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1[mass noun] The action of robbing a person or place:‘he was involved in drugs, extortion, and robbery’[count noun] ‘an armed robbery’
burglary, theft, thievery, stealing, breaking and entering, housebreaking, larceny, shoplifting, pilfering, filching, embezzlement, misappropriation, swindling, fraudView synonyms
- ‘Something tells me that the federal sentencing standards are tougher on Post Office robberies than supermarket stick-ups.’
- ‘The result was a one-third reduction in the number of robberies and a general diminution of other anti-social incidents.’
- ‘The story concerns a criminal gang called The Vampires, mysterious and resourceful, that terrorizes France with a succession of swindles, robberies, and murders.’
- ‘A taciturn man, Olivier still grieves for his son, who was murdered during an attempted car robbery some years before.’
- ‘He suggests that the Balestreros find proof-positive alibis for their whereabouts during all of the robberies Manny has been accused of committing.’
- ‘As a child, he runs wild with his father and acts as an accomplice during various house robberies.’
- ‘Players who had built virtual world empires were experiencing virtual world crime - online muggings and robberies in effect.’
- ‘Sadly, there are no bar fights, bank robberies or jailbreaks in this film.’
- ‘A pair of London hoodlums, rejected by the established criminal set, execute a spate of robberies which finally results in the death of a policeman.’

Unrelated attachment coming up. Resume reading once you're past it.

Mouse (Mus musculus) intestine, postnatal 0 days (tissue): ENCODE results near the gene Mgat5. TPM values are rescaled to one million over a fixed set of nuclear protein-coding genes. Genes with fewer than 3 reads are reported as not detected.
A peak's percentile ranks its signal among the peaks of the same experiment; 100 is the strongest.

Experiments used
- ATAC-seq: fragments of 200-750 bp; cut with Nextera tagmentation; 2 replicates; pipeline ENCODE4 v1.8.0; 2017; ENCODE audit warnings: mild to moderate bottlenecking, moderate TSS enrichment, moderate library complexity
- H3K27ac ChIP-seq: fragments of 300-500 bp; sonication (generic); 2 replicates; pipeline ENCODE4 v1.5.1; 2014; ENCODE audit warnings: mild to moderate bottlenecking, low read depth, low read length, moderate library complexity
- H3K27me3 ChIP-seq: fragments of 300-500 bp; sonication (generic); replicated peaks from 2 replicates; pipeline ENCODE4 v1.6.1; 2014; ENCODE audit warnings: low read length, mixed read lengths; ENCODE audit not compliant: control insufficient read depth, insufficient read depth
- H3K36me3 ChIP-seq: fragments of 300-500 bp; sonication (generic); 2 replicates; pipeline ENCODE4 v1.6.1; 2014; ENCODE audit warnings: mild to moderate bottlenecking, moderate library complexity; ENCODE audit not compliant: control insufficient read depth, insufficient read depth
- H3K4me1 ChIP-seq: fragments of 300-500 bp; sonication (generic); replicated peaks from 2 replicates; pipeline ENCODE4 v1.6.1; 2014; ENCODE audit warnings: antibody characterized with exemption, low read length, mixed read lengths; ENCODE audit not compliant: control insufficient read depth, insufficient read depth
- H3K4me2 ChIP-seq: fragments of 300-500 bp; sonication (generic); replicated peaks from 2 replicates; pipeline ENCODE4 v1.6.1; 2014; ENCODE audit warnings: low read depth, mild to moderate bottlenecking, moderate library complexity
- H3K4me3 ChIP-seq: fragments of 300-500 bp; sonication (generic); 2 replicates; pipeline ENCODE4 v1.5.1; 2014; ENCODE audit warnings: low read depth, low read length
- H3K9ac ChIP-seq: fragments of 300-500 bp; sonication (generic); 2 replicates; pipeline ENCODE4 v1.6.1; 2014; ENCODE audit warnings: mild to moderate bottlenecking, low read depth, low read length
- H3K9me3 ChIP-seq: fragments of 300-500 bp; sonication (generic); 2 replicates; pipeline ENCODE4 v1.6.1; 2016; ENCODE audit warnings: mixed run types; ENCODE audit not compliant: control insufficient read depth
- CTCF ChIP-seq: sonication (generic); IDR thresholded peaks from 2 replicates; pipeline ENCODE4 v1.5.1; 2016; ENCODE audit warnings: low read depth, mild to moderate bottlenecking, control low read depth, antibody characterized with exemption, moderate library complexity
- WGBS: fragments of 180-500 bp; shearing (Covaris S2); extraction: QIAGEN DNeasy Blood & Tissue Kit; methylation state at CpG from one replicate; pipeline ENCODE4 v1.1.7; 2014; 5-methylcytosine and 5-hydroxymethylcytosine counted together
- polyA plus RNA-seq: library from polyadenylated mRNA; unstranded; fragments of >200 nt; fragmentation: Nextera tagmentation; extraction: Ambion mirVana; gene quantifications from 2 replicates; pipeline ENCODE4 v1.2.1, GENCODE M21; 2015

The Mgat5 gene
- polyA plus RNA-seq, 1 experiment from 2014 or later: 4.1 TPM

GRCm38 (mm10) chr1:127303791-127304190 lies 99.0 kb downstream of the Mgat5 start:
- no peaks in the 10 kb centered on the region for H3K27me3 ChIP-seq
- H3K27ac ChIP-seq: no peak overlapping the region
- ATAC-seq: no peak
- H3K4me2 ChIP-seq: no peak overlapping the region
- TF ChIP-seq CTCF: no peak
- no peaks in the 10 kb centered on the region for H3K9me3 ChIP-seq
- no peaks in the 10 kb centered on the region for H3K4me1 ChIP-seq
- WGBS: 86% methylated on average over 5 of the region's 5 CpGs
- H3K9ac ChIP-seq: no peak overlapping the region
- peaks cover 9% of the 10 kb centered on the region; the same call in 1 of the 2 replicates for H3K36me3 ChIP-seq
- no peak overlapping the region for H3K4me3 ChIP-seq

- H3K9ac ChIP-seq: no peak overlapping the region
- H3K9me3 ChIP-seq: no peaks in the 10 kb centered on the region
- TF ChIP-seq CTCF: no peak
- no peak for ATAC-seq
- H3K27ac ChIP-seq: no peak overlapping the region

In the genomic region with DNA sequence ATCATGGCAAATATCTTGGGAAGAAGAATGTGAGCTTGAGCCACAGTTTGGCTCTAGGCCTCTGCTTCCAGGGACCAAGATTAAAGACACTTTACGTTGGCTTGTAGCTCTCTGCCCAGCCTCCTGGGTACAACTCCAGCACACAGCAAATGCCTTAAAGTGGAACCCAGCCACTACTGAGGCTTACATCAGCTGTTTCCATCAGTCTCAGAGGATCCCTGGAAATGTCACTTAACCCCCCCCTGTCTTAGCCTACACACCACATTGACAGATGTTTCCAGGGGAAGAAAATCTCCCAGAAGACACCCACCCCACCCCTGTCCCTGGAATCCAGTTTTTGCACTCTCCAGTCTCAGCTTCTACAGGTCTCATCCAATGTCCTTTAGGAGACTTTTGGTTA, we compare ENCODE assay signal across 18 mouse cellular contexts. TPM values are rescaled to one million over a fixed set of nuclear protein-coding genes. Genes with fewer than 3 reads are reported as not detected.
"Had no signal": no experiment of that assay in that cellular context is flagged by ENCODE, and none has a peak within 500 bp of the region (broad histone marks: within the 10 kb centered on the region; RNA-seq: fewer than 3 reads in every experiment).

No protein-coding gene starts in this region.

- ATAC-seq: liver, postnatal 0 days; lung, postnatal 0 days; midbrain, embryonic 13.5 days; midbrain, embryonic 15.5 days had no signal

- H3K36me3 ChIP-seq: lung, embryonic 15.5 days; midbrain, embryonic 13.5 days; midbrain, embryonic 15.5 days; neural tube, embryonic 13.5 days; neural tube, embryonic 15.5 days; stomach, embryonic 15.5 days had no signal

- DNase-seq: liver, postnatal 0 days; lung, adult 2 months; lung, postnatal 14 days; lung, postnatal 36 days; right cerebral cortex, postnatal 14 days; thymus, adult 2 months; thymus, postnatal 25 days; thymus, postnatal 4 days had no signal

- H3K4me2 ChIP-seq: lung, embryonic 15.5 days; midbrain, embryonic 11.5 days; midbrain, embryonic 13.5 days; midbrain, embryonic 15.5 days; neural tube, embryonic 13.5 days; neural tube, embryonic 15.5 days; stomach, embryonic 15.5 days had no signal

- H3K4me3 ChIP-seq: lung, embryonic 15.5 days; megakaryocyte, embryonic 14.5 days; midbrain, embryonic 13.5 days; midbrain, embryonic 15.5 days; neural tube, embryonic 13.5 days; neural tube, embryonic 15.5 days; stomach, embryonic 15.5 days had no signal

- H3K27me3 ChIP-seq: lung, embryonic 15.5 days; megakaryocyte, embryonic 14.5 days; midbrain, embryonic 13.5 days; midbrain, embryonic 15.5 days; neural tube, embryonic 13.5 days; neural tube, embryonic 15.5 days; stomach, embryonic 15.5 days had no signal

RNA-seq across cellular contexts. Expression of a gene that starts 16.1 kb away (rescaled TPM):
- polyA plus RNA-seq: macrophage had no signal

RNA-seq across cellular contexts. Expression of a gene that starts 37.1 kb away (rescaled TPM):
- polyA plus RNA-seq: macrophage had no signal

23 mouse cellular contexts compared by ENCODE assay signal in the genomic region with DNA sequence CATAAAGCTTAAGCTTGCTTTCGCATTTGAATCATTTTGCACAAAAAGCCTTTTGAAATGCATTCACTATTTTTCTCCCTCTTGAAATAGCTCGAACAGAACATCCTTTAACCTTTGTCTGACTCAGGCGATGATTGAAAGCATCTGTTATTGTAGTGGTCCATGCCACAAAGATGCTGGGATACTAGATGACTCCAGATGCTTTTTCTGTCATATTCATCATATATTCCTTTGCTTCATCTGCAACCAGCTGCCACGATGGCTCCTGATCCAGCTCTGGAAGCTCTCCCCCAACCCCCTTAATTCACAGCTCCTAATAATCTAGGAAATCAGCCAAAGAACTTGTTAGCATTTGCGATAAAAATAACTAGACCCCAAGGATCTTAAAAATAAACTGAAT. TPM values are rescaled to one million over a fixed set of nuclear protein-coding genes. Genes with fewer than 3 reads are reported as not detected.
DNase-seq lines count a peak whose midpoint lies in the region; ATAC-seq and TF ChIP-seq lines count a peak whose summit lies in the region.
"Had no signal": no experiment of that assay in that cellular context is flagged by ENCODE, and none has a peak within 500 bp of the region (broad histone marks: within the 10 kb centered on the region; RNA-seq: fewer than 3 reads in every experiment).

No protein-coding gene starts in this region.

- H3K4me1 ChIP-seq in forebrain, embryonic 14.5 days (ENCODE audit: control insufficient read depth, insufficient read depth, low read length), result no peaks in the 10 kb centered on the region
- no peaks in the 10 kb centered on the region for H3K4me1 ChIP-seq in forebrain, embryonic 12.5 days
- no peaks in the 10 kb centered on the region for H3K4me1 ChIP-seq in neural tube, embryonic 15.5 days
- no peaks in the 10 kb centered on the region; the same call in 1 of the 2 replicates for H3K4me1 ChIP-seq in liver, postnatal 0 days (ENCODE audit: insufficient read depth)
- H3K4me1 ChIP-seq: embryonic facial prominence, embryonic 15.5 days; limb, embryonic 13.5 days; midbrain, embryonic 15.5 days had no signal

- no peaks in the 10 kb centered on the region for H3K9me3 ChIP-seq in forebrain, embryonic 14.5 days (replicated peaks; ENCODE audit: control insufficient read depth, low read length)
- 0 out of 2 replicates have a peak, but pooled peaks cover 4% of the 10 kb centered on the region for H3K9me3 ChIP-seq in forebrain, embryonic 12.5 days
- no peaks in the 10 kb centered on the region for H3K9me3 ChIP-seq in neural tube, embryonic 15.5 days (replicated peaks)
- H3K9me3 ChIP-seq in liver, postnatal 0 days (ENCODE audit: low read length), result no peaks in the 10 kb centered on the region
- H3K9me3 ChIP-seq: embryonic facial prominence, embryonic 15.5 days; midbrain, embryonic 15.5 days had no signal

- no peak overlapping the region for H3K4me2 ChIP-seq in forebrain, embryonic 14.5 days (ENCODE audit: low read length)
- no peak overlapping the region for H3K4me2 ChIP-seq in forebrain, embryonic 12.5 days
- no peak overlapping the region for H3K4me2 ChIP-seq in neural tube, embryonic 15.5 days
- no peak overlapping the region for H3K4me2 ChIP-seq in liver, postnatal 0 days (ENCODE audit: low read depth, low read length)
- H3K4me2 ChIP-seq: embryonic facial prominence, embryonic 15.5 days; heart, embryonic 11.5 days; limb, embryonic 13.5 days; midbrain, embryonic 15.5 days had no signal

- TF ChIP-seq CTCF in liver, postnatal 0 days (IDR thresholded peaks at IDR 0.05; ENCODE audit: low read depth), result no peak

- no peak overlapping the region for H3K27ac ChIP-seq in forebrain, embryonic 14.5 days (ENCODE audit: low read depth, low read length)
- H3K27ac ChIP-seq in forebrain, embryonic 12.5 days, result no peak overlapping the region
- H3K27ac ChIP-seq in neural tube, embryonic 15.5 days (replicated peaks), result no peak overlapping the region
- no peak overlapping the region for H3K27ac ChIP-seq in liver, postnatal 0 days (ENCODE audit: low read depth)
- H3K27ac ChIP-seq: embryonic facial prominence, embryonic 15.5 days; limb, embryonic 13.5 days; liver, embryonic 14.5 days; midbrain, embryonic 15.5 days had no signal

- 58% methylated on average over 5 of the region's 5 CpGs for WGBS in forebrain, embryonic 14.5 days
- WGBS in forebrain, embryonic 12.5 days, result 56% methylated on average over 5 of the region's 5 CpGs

- ‘We had burglaries and robberies and car prowls and thefts and domestic violence cases that to my way of thinking deserved much higher priority.’
- ‘Along with his gang of loyal criminals, he commits daring daylight robberies and elaborate heists that anger the police while stirring the public's imagination.’
- ‘The extended takes during the robberies allow us to live with the characters for a few minutes, see into their tension, precision, and euphoria.’
- ‘Together, they begin a series of train robberies that makes them famous throughout the South.’
- ‘I do indeed find political aspects to some robberies, but note that most were not directed against symbolic targets.’
- ‘She has been framed by the gangsters and is wanted for several armed robberies.’
- ‘Instead of being a two-bit con man, he became a bank robber, pulling off more than 25 robberies, sometimes two in one day.’
- ‘He plans the first robbery in Venice, which involves the theft of gold ingots worth $35 million.’
- ‘As he learns, the murders were a cover up for the diamond robbery that took place that night.’
- ‘England and Wales already have the highest levels of burglaries, car thefts, assaults and robberies in the industrialised world.’
- ‘Other extras that should have been included are more actual footage of the event, a look at the weapons used, and perhaps a look at the boldest bank robberies ever.’
- 1.1informal Unashamed swindling or overcharging:‘‘Twenty-five bucks! Robbery!’’extortion, exorbitant, expensiveView synonyms
Middle English: from Anglo-Norman French and Old French roberie, from the verb rober (see rob).
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